How Could Future Climate Conditions Reshape a Devastating Lake-Effect Snow Storm?

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Lake-effect snow (LES) storms, characterized by heavy convective precipitation downwind of large lakes, pose significant coastal hazards with severe socioeconomic consequences in vulnerable areas. In this study, we investigate how devastating LES storms could evolve in the future by employing a storyline approach, using the LES storm that occurred over Buffalo, New York, in November 2022 as an example. Using a Pseudo-Global Warming method with a fully three-dimensional two-way coupled lake-land-atmosphere modeling system at a cloud-resolving 4 km resolution, we show a 14% increase in storm precipitation under the end-century warming. This increase in precipitation is accompanied by a transition in the precipitation form from predominantly snowfall to nearly equal parts snowfall and rainfall. Through additional simulations with isolated atmospheric and lake warming, we discerned that the warmer lake contributes to increased storm precipitation through enhanced evaporation while the warmer atmosphere contributes to the increase in the storm's rainfall, at the expense of snowfall. More importantly, this shift from snowfall to rainfall was found to nearly double the area experiencing another winter hazard, Rain-on-Snow. Our study provides a plausible future storyline for the Buffalo LES storm, focusing on understanding the intricate interplay between atmospheric and lake warming in shaping the future dynamics of LES storms. It emphasizes the importance of accurately capturing the changing lake-atmosphere dynamics during LES storms under future warming.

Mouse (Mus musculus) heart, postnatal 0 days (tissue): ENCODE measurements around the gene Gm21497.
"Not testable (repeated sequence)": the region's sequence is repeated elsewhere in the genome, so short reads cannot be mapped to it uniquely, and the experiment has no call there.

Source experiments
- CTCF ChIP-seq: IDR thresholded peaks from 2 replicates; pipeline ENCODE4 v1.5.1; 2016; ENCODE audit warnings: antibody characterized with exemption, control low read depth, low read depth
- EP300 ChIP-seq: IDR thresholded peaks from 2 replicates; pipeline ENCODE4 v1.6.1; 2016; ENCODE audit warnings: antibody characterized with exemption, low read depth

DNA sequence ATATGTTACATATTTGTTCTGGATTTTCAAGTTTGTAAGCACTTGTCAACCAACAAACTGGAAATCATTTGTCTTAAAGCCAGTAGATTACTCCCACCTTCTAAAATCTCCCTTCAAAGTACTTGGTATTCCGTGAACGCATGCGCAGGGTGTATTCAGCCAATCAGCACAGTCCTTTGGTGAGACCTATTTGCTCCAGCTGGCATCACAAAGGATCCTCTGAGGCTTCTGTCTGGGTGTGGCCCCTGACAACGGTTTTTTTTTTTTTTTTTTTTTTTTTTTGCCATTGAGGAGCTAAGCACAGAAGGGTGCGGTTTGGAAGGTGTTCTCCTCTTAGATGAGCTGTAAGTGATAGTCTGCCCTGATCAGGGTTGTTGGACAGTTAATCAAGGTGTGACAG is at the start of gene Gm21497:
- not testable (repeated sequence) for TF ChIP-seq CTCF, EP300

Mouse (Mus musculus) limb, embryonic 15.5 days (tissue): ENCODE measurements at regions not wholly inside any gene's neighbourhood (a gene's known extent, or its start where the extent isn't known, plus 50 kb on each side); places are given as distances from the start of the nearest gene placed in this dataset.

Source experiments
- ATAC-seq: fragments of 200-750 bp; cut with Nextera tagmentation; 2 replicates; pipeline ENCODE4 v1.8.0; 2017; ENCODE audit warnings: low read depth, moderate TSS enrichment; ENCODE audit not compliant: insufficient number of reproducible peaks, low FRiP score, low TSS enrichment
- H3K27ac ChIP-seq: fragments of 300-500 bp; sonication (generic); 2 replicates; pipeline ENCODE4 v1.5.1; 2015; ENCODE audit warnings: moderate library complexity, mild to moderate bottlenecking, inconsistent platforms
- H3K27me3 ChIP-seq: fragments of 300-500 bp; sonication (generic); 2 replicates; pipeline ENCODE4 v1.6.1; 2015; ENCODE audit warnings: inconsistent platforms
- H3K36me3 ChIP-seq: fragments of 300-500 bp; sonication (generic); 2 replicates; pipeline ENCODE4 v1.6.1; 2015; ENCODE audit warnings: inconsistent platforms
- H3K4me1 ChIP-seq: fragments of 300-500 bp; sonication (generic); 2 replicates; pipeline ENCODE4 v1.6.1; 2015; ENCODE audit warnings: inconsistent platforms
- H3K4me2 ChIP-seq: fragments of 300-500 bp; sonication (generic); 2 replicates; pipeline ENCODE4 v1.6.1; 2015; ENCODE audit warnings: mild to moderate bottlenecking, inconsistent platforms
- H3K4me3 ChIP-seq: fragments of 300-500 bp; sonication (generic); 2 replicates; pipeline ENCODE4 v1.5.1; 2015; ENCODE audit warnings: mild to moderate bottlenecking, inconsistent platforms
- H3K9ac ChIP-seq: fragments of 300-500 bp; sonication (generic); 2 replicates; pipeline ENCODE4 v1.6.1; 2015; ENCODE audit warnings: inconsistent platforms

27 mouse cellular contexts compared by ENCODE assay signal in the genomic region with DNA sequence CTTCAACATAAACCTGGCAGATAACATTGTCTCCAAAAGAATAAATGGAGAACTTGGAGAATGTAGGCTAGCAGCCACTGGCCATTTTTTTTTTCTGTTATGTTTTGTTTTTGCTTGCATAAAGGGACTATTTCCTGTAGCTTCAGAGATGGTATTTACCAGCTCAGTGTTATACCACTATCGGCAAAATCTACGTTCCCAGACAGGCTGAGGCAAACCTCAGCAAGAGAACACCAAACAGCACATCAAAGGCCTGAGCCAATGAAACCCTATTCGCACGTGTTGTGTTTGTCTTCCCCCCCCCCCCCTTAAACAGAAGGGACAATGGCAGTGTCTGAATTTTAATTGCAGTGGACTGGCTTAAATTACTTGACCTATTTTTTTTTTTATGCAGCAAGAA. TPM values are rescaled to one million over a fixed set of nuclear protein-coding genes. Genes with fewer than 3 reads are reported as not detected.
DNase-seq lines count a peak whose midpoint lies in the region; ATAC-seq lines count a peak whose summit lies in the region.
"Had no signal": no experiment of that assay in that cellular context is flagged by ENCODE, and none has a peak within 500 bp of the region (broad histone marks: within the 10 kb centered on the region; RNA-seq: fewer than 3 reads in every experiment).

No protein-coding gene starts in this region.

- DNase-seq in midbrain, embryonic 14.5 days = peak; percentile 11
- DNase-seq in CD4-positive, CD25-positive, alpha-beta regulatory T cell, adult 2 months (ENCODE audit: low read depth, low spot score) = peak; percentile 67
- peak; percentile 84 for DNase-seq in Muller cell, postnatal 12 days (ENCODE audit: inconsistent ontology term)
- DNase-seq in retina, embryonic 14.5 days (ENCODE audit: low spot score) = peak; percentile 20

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Earth's Future